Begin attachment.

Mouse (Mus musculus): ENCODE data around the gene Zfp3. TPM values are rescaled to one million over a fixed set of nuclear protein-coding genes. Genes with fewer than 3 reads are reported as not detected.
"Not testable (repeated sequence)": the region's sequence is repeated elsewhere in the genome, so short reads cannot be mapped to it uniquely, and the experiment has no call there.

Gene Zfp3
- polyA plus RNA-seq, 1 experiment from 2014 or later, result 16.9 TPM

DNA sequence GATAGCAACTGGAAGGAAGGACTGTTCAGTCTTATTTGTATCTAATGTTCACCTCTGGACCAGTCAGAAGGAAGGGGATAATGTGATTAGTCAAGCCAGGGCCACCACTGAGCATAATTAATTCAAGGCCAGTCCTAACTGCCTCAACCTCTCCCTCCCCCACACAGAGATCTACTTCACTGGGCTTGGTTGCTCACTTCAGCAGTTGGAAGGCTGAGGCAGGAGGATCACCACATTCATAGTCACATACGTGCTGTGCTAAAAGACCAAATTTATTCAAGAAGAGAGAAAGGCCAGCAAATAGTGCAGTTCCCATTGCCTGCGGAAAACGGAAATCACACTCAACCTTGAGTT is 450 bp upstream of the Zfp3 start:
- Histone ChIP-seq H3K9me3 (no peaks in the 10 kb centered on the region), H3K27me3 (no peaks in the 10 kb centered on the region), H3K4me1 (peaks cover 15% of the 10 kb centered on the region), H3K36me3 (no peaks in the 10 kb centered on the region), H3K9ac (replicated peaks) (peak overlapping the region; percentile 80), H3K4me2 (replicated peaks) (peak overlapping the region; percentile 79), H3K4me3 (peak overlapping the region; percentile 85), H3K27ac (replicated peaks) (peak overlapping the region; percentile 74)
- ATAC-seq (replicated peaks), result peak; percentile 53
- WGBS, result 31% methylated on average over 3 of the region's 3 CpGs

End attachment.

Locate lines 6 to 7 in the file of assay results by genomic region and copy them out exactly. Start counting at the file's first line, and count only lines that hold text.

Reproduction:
- Histone ChIP-seq H3K9me3 (no peaks in the 10 kb centered on the region), H3K27me3 (no peaks in the 10 kb centered on the region), H3K4me1 (peaks cover 15% of the 10 kb centered on the region), H3K36me3 (no peaks in the 10 kb centered on the region), H3K9ac (replicated peaks) (peak overlapping the region; percentile 80), H3K4me2 (replicated peaks) (peak overlapping the region; percentile 79), H3K4me3 (peak overlapping the region; percentile 85), H3K27ac (replicated peaks) (peak overlapping the region; percentile 74)
- ATAC-seq (replicated peaks), result peak; percentile 53